And as you might have thought, this mustard rub combines very well with Juancho's Honey Mustard Glazing.

Put the leg of lamb on a clean and dry surface, or in large non-reactive bowl, and apply the dry rub or wet rub, spreading the rub with your hands and working it into all crevices until you have the whole cut of meat nicely and evenly covered on all sides.

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3. The Barby

You could prepare your Weber barby or similar covered barbecue grill for indirect grilling as per the method provided in the instruction booklet (if any), but we recommend Juancho's Split Grill.

Juancho's Split Grill

Photo of Juancho's Split Grill by Blue Smoke BBQ. To obtain sustained lower heat and improved temperature control, and to increase the grate area and be able to accommodate more meat or larger cuts, I developed an improved hot smoking method whereby the Weber Grill is set up for indirect grilling on one side.

A few things worth noting:


Pour about half an inch of water in the drip pan. Some fanatics will replace the water with beer or wine. It may sound idiot, but you will notice the difference!


Hot Smoke BBQ - Charcoal Briquettes We always use charcoal briquettes because of their even shape and size. We also found they have a more constant quality when compared with regular "lump" charcoal (mostly small lump charcoal, that is...).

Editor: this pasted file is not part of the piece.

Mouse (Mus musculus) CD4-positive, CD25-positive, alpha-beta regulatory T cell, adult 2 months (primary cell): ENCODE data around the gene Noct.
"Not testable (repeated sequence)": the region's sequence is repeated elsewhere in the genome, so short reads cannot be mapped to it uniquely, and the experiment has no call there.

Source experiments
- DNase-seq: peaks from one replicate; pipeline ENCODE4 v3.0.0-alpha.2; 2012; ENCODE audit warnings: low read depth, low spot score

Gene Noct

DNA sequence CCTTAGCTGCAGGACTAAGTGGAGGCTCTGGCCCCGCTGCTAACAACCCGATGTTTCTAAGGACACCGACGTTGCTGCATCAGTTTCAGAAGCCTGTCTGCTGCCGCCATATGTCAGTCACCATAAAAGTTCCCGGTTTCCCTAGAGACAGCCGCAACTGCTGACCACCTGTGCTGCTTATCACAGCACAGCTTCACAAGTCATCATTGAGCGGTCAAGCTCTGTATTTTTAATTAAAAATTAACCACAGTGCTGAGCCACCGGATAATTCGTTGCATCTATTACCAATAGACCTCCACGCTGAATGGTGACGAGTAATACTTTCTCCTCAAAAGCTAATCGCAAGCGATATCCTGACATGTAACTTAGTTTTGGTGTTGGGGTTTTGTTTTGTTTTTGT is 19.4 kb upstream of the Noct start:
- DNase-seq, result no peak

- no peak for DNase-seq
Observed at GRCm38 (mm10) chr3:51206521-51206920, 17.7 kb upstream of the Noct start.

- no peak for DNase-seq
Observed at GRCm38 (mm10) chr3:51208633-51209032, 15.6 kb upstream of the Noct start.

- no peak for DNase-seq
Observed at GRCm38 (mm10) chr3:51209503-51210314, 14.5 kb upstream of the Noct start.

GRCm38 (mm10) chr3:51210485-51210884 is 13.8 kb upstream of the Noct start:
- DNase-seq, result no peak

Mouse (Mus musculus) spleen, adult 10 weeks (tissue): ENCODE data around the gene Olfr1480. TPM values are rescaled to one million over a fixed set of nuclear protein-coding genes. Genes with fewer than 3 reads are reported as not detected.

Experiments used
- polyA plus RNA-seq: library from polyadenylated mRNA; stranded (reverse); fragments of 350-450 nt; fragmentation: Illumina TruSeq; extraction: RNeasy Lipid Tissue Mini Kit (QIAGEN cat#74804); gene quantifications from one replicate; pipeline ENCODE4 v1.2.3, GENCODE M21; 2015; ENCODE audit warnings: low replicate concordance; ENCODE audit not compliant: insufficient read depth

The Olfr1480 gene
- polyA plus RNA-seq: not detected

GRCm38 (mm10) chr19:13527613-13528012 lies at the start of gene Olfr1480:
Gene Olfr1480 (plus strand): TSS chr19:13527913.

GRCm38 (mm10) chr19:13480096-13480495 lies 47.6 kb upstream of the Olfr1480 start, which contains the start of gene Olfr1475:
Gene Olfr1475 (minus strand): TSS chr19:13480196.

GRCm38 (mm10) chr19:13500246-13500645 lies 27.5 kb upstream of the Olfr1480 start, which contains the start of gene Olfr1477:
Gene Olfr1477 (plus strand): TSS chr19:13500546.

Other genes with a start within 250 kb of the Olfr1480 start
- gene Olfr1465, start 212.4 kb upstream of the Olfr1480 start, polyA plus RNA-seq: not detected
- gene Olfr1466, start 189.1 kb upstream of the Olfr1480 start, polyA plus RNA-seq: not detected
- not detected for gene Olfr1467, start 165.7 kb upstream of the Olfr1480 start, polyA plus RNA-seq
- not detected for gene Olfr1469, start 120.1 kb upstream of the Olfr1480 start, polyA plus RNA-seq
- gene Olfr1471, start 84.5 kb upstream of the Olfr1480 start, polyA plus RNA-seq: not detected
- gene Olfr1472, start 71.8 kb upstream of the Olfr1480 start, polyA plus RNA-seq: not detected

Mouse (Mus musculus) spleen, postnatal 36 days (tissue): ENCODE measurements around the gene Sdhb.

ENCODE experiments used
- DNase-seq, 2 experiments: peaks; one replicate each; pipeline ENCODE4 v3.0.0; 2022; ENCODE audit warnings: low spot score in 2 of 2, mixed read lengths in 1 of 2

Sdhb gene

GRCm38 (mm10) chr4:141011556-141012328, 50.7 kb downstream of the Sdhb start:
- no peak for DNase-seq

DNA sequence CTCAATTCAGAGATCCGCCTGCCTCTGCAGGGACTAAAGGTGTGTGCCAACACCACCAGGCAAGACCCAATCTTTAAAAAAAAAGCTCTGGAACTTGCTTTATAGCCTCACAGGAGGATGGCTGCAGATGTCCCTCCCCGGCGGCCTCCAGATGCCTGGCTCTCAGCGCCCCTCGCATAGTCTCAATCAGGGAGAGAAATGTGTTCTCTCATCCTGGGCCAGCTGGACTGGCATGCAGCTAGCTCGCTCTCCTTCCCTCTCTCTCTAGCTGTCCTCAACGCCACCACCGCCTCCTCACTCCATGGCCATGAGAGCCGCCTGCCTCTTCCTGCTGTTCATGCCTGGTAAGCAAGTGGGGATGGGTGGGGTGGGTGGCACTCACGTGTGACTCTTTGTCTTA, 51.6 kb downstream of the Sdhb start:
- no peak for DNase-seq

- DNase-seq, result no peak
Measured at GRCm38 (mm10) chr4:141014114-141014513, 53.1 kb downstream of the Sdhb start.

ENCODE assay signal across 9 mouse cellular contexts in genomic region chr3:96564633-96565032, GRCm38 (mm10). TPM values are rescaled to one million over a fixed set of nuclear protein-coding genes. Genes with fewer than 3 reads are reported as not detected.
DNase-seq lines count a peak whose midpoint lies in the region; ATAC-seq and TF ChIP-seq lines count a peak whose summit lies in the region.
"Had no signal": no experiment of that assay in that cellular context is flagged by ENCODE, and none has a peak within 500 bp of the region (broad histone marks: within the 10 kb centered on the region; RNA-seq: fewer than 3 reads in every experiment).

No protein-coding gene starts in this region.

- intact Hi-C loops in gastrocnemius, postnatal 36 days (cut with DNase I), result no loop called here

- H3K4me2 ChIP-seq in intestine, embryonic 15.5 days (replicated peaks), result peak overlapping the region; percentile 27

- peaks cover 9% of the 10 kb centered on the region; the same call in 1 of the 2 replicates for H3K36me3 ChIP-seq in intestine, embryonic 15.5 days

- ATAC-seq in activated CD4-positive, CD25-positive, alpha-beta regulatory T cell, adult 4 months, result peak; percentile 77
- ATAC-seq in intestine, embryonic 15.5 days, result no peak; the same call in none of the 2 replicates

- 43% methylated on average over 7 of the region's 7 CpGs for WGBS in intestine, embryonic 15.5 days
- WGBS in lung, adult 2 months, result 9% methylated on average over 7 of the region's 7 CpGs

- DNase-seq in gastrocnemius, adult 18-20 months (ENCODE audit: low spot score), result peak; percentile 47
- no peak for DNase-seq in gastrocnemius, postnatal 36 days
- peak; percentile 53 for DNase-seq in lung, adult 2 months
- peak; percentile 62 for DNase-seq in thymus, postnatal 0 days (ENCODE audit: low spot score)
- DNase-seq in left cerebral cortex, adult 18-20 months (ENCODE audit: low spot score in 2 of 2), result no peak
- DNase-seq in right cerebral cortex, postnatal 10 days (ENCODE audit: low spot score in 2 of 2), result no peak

For smoking we use a few water soaked chunks of oak, beech, plum or apple wood of, say, about 1"-2" thick and 3"-5" long.

You could put your smokewood on top of the charcoal once the charcoal in in your barbecue is glowing and grey. We prefer to put chunks of smokewood in between the coals so they will burn a bit more gradually.


About half an hour before you plan to put your meat on the barby you should take it out of the fridge to let it gradually adjust to room temperature;

In this way you will gain the first few degrees of heat in your meat without a flame touching it!

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4. Time to Relax

With your barbecue all set and smoking, stick the leg of lamb on the grill above the dripping pan. Close the lid, open the vent valves on top of your Weber, close the bottom vents to 1/4 open, and Bob's yer uncle!

Photo of leg of lamb just placed on the barbecue grill, along with some potatoes.

You might also consider putting some potatoes on the grate next to the leg of lamb.

With that butterflied leg of lamb resting in your black backyard coal-fired microwave, take it easy.

While whisps of Hot Smoke travel through your backyard or over the edge of your porch or balcony, take a seat, read a good cookbook, shake a cocktail, or just do nothing.

Photo of whisps of Hot Smoke travellig through the garden by Hot Smoke BBQ.

Enjoy that lovely smell. There's nothing that can make you feel more down to earth and relaxed.